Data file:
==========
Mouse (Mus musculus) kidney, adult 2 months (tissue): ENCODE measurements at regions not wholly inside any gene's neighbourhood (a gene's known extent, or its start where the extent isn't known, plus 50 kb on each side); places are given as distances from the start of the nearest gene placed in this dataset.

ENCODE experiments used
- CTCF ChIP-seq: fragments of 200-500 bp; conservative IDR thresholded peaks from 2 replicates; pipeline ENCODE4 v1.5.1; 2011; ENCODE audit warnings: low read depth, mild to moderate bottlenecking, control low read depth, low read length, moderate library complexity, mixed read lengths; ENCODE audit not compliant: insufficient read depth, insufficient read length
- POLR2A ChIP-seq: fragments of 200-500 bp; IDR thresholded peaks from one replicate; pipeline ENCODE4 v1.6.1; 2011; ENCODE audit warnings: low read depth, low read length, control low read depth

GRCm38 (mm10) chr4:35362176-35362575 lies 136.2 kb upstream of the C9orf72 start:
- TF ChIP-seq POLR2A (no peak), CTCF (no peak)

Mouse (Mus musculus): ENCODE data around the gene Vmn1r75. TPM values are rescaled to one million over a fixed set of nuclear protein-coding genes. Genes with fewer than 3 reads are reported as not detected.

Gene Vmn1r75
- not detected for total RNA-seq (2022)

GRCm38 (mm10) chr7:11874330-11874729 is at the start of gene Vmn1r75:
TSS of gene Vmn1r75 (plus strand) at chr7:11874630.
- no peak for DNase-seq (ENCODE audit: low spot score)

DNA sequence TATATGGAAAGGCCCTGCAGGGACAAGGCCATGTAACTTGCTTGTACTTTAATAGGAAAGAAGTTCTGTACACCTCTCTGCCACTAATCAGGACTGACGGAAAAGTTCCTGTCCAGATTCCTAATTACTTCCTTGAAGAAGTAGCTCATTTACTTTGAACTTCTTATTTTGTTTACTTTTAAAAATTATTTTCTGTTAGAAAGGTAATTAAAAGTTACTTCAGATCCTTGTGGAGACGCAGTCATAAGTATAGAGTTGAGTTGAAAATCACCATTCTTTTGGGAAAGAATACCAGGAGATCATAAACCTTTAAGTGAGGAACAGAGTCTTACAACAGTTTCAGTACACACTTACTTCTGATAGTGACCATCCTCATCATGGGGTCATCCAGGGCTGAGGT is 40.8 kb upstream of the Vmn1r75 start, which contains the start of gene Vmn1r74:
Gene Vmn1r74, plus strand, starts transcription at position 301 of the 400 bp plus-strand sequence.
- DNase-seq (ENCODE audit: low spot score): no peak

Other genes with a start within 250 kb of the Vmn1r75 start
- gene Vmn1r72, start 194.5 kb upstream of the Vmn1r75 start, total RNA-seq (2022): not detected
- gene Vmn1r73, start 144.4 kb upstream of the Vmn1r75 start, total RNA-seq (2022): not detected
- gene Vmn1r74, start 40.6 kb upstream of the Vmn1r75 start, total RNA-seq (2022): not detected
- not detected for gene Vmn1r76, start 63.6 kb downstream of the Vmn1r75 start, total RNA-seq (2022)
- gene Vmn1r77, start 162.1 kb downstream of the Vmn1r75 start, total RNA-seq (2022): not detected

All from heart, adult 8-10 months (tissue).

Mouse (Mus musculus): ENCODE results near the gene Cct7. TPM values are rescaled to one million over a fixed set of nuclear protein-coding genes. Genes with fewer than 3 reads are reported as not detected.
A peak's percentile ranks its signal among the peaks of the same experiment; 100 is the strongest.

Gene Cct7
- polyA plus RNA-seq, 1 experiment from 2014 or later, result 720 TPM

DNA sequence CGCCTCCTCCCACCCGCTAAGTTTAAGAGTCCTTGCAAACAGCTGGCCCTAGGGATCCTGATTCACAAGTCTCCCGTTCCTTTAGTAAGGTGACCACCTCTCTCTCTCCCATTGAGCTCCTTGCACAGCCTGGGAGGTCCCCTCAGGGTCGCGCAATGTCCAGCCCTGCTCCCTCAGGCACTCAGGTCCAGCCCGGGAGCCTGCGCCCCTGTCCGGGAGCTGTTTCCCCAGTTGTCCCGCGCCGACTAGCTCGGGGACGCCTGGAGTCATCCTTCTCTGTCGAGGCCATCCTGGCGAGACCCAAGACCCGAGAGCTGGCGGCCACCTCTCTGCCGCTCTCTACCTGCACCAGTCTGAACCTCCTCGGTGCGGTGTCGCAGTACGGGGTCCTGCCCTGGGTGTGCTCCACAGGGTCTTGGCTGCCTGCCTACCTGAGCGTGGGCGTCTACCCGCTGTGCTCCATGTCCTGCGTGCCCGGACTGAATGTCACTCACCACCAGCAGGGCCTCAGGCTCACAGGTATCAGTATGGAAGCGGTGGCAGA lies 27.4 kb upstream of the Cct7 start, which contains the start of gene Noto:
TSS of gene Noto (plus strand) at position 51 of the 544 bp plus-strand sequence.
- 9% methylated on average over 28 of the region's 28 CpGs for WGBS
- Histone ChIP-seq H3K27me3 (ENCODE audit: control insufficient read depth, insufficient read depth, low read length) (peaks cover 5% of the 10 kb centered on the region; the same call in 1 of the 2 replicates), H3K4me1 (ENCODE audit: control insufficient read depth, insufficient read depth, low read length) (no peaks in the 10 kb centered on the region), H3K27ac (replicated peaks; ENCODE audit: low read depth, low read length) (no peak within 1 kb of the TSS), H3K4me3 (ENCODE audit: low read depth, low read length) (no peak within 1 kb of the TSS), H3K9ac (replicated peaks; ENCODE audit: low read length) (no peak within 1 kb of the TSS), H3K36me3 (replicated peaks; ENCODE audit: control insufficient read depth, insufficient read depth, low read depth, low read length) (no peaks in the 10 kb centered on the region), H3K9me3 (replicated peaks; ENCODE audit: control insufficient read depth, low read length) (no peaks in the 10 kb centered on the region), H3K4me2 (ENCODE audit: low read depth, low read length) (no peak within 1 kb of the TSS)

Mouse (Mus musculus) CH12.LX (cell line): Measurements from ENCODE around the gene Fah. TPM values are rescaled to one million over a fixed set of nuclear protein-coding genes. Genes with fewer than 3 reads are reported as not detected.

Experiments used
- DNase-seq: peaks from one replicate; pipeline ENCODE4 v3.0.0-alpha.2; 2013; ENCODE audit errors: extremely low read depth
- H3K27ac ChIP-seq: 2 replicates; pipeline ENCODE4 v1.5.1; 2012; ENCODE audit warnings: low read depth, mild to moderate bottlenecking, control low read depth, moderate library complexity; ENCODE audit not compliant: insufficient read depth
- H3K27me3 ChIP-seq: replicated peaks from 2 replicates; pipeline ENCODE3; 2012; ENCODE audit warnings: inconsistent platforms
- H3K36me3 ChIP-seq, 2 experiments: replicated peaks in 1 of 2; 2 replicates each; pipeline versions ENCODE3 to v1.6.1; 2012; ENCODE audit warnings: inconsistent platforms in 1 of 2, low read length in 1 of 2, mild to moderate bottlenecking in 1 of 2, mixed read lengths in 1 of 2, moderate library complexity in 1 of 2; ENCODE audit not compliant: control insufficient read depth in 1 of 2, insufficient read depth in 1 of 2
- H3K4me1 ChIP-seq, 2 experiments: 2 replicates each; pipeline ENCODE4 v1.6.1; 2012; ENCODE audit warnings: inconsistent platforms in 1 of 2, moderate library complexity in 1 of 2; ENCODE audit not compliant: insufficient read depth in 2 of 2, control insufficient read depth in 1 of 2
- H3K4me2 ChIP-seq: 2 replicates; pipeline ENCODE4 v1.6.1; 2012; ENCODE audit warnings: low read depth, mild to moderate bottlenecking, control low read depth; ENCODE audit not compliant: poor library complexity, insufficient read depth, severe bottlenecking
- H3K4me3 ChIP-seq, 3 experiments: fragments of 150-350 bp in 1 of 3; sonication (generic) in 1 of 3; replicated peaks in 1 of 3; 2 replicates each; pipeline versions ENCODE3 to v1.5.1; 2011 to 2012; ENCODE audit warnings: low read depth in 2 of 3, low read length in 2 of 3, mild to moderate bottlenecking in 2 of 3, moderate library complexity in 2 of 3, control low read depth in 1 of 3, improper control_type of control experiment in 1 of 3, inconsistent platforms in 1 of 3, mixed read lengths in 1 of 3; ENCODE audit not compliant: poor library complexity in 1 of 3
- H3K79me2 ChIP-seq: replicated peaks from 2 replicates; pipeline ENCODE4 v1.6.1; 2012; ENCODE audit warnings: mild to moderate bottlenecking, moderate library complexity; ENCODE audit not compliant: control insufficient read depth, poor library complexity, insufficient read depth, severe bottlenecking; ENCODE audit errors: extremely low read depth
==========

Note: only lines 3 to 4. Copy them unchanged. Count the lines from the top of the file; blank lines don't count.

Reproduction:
- CTCF ChIP-seq: fragments of 200-500 bp; conservative IDR thresholded peaks from 2 replicates; pipeline ENCODE4 v1.5.1; 2011; ENCODE audit warnings: low read depth, mild to moderate bottlenecking, control low read depth, low read length, moderate library complexity, mixed read lengths; ENCODE audit not compliant: insufficient read depth, insufficient read length
- POLR2A ChIP-seq: fragments of 200-500 bp; IDR thresholded peaks from one replicate; pipeline ENCODE4 v1.6.1; 2011; ENCODE audit warnings: low read depth, low read length, control low read depth